Property finders, the people who match properties to potential investors, may cause the newly-active Real Estate Agents Authority (REAA) a few headaches in the coming months, with some confusion over whether or not they will need to be licensed under the new regime.
The REAA comes into effect today and is the body established to regulate real estate agents.
A property buyer's agent will need to be licensed under the new code of conduct and regulatory requirements enforced by the REAA, but there could be some wiggle room for those people who define themselves as property finders or home finders, according to Graham Crews, real estate consultant at BDH Solutions.
Crews said property finders who entered into a memorandum of understanding with a property owner and then on-sold the property might not have to be licensed as they are essentially acting as a private seller. However, if they accept a fee from a third party to do so, then they are probably entering territory covered by the legislation, and would require a licence.
"If you're taking payment from a third party, then that's an issue," he said. "The Real Estate Agents Authority's legal team are going to know that, and they will probably investigate."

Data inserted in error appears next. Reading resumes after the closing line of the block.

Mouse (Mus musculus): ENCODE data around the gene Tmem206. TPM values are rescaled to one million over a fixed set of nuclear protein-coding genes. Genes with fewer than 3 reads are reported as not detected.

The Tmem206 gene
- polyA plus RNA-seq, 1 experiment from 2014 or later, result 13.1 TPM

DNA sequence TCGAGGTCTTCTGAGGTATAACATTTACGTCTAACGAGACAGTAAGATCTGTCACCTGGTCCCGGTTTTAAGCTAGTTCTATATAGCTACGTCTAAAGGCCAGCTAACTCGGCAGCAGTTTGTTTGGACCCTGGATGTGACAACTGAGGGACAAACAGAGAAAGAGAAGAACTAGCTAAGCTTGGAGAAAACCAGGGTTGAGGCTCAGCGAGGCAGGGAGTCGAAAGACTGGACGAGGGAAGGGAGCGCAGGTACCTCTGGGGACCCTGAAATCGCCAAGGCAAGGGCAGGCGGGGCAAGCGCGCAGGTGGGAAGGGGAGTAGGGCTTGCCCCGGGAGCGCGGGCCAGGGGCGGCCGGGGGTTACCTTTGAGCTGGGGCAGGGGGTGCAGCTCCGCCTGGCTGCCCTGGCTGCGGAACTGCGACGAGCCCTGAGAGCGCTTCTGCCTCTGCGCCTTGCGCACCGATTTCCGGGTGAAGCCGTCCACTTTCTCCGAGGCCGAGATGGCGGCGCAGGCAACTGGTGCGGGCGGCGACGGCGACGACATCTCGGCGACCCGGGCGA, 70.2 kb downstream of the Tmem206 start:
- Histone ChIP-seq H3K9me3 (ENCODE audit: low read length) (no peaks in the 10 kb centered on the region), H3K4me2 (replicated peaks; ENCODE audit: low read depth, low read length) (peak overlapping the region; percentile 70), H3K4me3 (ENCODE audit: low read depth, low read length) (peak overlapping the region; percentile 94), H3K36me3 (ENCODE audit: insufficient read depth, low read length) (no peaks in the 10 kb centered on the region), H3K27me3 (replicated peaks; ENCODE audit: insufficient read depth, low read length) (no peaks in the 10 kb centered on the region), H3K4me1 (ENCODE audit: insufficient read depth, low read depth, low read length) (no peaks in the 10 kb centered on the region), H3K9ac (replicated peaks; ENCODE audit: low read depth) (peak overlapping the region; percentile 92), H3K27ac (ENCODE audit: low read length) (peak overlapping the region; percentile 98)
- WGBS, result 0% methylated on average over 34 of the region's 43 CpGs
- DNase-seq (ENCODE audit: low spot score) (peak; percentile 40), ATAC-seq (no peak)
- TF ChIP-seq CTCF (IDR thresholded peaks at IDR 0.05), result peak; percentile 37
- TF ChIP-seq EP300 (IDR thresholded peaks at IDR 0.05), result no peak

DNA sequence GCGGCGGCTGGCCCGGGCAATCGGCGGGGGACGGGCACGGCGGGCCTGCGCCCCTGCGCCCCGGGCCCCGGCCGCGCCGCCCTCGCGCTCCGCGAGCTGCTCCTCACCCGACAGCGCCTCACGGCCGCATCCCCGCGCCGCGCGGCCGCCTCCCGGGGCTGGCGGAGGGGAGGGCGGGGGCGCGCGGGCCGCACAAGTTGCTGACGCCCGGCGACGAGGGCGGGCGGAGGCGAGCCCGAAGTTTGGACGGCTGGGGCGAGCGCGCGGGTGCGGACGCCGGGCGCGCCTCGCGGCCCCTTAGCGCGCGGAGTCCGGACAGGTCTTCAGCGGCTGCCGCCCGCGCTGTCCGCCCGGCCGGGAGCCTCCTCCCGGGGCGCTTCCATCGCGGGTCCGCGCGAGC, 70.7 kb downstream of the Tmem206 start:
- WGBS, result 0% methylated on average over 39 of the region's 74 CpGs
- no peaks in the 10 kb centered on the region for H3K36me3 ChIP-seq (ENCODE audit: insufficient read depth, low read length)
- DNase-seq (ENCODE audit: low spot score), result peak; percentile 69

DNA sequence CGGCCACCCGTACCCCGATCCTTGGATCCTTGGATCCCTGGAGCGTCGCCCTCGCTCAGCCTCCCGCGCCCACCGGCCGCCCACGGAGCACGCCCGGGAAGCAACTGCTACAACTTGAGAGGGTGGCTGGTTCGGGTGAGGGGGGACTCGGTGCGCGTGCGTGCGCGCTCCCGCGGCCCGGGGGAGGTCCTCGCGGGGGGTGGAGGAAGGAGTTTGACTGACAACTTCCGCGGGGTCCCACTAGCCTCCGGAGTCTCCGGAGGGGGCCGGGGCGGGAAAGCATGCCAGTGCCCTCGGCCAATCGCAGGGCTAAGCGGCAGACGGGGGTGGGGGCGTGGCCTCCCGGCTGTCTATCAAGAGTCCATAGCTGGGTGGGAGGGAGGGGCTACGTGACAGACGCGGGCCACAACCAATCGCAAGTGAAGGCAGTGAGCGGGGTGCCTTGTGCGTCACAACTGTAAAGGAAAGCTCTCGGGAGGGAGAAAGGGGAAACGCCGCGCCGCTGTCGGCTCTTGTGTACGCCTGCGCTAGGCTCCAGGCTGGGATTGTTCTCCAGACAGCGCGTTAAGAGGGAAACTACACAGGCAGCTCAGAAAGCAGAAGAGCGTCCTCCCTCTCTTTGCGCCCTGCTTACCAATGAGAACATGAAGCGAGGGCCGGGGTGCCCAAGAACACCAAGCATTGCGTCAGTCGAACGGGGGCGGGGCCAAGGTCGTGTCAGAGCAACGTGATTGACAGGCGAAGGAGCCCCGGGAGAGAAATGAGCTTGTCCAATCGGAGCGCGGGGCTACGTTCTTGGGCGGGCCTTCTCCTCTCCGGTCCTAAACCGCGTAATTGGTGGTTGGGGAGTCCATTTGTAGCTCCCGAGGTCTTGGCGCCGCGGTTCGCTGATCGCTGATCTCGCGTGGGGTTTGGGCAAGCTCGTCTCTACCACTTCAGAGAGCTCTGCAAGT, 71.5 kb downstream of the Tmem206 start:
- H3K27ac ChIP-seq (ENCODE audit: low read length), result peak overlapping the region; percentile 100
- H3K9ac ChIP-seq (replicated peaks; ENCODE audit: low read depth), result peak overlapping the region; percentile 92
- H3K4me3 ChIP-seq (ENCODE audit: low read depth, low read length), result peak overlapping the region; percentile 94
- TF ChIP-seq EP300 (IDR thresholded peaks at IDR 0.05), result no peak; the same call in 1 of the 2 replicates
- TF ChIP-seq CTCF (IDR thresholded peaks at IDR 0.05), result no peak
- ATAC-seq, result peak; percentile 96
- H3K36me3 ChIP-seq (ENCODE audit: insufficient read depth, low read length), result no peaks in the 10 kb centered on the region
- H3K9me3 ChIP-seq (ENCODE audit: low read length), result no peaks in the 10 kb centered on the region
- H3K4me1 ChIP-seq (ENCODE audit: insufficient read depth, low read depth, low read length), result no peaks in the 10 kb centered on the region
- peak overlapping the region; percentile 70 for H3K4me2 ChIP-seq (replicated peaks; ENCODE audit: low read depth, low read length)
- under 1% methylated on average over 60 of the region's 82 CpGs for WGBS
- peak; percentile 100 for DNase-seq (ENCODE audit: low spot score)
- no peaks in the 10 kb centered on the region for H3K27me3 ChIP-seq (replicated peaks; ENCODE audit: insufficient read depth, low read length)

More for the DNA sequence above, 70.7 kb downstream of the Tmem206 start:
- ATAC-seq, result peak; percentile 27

He expects real estate agents will have to report property finders they consider may be acting unlawfully without a licence to the REAA under the new code of conduct.
The issue that may confuse some people in New Zealand is that the legislation is more encompassing than similar regimes overseas, he said.
In guidelines released on the REAA website, buyer's agents will have to be licensed, and this includes people who may class themselves as property finders.
Crews said there is an issue around the definitions of the terms, with some agents calling their assistants ‘buyer's agents', when they clearly are not according to the legal definition.
Property managers, auctioneers, lawyers and conveyancing practitioners are exempt from the act.
The REAA takes up its role as the industry regulator today after policy-makers overhauled the real estate sector last year, stripping the Real Estate Institute of its regulatory function and handing over a beefed up regime to an independent body.